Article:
At another point he also said: “The law states you can use a pack of dogs to flush a wild mammal to be hunted by a bird of prey — now that’s a terribly good wheeze for holding up, and I think everyone during autumn hunting ought to be considering that.”
A former police officer and former hunt master advised attendees: “If you’re recording evidence for the Hunting Act, trail-laying, whatever, don’t use the same phones or anything where you’ve been using social media and bragging about what you’ve been doing out hunting, because if the police get hold of it you’ll get both sides.”
Another former police officer warned members that saboteurs may “holler” or play loud music, saying: “What it will do is create that smokescreen or that element of doubt that we haven’t deliberately hunted a fox, so if nothing else you need to record that and it will help us provide a defence to huntsmen.”
He also advised hunters on what to do if stopped by police, telling the meeting: “I hope there are not police officers listening - there is no such thing as an off-the-record chat with a policeman”.
Chris Luffingham, director of campaigns at the League Against Cruel Sports, said: “This is huge. It’s what we’ve been saying since ‘trail’ hunting was invented after the Hunting Act came into force in 2005 – that it’s a smokescreen for real hunting.”
At the start of the meeting, one participant closely linked to the Countryside Alliance encouraged a culture of gathering complaints against “antis”, saying: “If every hunt that has antis made sure that they made one complaint and there was one prosecution a year, my goodness would it make a difference.”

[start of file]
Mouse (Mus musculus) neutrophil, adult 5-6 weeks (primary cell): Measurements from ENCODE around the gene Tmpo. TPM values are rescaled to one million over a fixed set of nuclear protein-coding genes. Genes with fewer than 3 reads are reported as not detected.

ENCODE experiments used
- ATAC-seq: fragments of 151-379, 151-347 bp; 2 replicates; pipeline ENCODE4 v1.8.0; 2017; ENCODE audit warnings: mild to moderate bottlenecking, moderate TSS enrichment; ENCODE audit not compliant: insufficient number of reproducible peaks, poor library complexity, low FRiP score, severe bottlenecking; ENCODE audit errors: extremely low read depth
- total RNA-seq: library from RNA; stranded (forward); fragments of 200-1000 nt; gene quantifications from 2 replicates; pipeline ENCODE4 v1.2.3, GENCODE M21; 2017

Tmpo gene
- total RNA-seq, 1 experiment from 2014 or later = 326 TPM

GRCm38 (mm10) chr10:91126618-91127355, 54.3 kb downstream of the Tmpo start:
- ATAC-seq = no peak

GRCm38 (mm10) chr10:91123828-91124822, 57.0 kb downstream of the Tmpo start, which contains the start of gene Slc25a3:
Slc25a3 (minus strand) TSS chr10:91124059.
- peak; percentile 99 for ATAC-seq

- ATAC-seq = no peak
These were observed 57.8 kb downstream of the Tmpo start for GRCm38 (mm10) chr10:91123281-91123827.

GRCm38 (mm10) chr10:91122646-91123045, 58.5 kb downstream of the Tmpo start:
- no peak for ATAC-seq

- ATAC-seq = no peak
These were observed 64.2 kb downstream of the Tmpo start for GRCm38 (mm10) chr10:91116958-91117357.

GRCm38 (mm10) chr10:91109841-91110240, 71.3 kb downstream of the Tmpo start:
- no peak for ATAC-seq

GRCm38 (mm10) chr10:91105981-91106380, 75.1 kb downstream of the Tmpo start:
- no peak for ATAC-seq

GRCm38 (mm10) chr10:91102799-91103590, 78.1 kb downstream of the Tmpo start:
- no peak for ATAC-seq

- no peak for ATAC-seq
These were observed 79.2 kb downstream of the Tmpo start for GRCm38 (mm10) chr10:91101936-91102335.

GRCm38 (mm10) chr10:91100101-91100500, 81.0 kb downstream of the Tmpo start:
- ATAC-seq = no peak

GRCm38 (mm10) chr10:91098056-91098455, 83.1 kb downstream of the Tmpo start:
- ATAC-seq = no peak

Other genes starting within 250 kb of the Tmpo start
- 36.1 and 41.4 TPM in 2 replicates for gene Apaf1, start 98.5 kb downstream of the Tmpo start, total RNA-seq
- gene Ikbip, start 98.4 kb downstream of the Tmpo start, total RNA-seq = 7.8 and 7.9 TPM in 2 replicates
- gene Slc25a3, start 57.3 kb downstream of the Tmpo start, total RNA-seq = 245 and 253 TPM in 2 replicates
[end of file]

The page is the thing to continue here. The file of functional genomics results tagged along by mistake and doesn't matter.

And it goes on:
He warned attendees: “Anything that comes out of these meetings is to be kept amongst ourselves. It’s not for general coverage.”
Lee Moon, a spokesperson for the Hunt Saboteurs' Association, said the videos appeared to confirm what the group had long believed — “almost every hunt in the UK is routinely flouting the Hunting Act”.
The Hunting Office issued a statement aimed at hunters and supporters that read: “The Hunting Office is facing allegations that training webinars run during August were organised for the purposes of covering up unlawful hunting.
“The truth is that two, hour-long, Hunting Office webinars clearly dealt with the operation and promotion of legal trail hunting and managing animal rights activism.
“The allegation that they were organised to discuss covering up unlawful activities is totally incorrect and can only be made by taking a few individual short comments completely out of context.
“As you will be aware hunts face almost daily spurious allegations of illegal activity from anti hunt saboteurs and professional activists, and therefore not only have to operate within the law, but also have to be able overtly to demonstrate that they are doing so at any time.
“We would encourage you all to avoid commenting on these allegations on Social media or other public forums"
The league, which says it received 677 reports of suspected illegal foxhunting last season, has called on organisations that allow trail-hunting on their to revoke the licences.
The Hunt Saboteurs and the league said they expected other landowners to follow suit.